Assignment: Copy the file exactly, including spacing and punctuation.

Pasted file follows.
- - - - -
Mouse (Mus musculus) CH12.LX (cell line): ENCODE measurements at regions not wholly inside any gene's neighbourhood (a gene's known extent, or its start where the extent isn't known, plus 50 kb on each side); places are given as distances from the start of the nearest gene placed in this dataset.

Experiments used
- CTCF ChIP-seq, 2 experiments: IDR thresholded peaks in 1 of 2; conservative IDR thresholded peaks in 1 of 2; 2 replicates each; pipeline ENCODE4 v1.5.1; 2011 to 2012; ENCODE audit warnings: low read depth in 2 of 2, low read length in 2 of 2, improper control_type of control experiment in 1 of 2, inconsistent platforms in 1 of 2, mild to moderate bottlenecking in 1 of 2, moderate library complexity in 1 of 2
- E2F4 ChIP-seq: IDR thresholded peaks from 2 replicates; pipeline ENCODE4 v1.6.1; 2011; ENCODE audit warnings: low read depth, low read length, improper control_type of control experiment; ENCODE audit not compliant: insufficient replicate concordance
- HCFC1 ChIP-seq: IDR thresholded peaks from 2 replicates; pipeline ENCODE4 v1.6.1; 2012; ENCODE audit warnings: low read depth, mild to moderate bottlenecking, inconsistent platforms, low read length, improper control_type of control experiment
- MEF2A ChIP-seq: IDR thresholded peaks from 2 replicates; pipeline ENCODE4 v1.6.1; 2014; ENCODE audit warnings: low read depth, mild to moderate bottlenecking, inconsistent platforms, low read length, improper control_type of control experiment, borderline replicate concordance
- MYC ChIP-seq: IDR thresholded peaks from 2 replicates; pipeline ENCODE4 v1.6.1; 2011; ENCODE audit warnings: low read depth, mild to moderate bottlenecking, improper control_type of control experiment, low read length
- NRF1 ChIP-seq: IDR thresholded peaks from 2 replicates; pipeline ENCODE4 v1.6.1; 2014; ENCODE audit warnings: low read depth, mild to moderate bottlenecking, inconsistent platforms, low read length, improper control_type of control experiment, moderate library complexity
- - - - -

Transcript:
Mouse (Mus musculus) CH12.LX (cell line): ENCODE measurements at regions not wholly inside any gene's neighbourhood (a gene's known extent, or its start where the extent isn't known, plus 50 kb on each side); places are given as distances from the start of the nearest gene placed in this dataset.

Experiments used
- CTCF ChIP-seq, 2 experiments: IDR thresholded peaks in 1 of 2; conservative IDR thresholded peaks in 1 of 2; 2 replicates each; pipeline ENCODE4 v1.5.1; 2011 to 2012; ENCODE audit warnings: low read depth in 2 of 2, low read length in 2 of 2, improper control_type of control experiment in 1 of 2, inconsistent platforms in 1 of 2, mild to moderate bottlenecking in 1 of 2, moderate library complexity in 1 of 2
- E2F4 ChIP-seq: IDR thresholded peaks from 2 replicates; pipeline ENCODE4 v1.6.1; 2011; ENCODE audit warnings: low read depth, low read length, improper control_type of control experiment; ENCODE audit not compliant: insufficient replicate concordance
- HCFC1 ChIP-seq: IDR thresholded peaks from 2 replicates; pipeline ENCODE4 v1.6.1; 2012; ENCODE audit warnings: low read depth, mild to moderate bottlenecking, inconsistent platforms, low read length, improper control_type of control experiment
- MEF2A ChIP-seq: IDR thresholded peaks from 2 replicates; pipeline ENCODE4 v1.6.1; 2014; ENCODE audit warnings: low read depth, mild to moderate bottlenecking, inconsistent platforms, low read length, improper control_type of control experiment, borderline replicate concordance
- MYC ChIP-seq: IDR thresholded peaks from 2 replicates; pipeline ENCODE4 v1.6.1; 2011; ENCODE audit warnings: low read depth, mild to moderate bottlenecking, improper control_type of control experiment, low read length
- NRF1 ChIP-seq: IDR thresholded peaks from 2 replicates; pipeline ENCODE4 v1.6.1; 2014; ENCODE audit warnings: low read depth, mild to moderate bottlenecking, inconsistent platforms, low read length, improper control_type of control experiment, moderate library complexity